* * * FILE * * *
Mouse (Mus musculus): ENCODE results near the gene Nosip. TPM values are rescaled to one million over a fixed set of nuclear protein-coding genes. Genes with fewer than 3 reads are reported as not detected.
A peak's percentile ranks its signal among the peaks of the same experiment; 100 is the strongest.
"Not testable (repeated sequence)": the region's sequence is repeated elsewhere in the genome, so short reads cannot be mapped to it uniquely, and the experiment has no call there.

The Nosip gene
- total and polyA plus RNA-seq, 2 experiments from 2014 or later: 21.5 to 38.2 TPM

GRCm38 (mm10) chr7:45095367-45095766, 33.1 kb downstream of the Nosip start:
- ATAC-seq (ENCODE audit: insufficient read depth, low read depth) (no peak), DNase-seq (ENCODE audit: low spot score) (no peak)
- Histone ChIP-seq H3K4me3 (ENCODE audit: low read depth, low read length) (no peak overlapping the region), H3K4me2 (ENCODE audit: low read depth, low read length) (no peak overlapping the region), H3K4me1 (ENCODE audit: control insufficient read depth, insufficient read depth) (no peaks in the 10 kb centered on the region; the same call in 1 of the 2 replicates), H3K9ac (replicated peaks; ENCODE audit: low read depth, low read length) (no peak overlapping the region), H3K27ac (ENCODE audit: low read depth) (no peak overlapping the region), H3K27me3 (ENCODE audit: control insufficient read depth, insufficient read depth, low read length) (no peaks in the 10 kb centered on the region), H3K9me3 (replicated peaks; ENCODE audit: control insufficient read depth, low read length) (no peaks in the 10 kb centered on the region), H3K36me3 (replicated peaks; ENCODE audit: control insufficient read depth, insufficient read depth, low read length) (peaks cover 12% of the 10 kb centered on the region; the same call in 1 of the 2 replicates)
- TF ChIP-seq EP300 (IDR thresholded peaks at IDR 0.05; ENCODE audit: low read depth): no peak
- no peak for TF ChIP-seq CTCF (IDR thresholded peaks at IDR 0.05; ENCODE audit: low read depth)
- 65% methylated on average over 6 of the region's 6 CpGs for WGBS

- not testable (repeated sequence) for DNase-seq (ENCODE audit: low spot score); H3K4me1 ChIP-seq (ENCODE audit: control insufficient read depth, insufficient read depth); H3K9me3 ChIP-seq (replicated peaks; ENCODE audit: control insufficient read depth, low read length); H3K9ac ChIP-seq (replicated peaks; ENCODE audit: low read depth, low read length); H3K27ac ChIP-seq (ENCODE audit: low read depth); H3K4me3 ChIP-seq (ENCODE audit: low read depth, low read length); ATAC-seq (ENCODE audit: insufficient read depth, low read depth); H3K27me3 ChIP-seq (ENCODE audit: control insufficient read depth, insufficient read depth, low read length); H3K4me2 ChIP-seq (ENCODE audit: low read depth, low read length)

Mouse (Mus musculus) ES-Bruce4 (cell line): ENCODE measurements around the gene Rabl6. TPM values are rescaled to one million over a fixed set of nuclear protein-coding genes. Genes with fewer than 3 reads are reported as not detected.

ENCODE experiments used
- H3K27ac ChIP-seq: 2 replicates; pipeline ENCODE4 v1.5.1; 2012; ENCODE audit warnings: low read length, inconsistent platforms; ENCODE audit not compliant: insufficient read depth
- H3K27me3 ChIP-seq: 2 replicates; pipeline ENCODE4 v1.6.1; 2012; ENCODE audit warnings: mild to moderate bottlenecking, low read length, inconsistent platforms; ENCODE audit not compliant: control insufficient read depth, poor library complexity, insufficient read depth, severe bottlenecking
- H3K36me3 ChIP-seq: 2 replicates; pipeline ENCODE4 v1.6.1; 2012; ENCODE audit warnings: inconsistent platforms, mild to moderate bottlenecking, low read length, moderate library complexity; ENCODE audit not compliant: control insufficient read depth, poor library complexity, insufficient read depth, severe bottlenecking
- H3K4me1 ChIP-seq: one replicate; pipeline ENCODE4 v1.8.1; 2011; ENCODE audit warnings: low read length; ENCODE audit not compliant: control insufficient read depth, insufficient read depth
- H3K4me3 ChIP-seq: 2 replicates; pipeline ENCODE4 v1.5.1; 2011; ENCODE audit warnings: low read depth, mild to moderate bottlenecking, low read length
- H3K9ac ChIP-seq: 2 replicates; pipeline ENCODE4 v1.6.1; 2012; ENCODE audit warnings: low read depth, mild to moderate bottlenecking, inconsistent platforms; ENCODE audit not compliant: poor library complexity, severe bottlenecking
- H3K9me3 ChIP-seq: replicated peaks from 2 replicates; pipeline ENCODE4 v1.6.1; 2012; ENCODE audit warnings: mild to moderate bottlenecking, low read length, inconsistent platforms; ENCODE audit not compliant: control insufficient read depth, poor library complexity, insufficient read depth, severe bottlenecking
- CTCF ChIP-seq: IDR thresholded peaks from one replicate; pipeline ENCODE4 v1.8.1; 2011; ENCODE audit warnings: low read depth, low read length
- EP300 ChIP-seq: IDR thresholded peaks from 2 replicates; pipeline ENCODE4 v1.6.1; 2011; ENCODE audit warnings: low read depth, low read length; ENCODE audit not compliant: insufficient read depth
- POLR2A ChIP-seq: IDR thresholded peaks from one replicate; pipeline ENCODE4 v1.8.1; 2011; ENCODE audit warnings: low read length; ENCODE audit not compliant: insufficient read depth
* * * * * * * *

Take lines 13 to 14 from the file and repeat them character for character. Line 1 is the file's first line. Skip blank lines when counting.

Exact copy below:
Mouse (Mus musculus) ES-Bruce4 (cell line): ENCODE measurements around the gene Rabl6. TPM values are rescaled to one million over a fixed set of nuclear protein-coding genes. Genes with fewer than 3 reads are reported as not detected.

ENCODE experiments used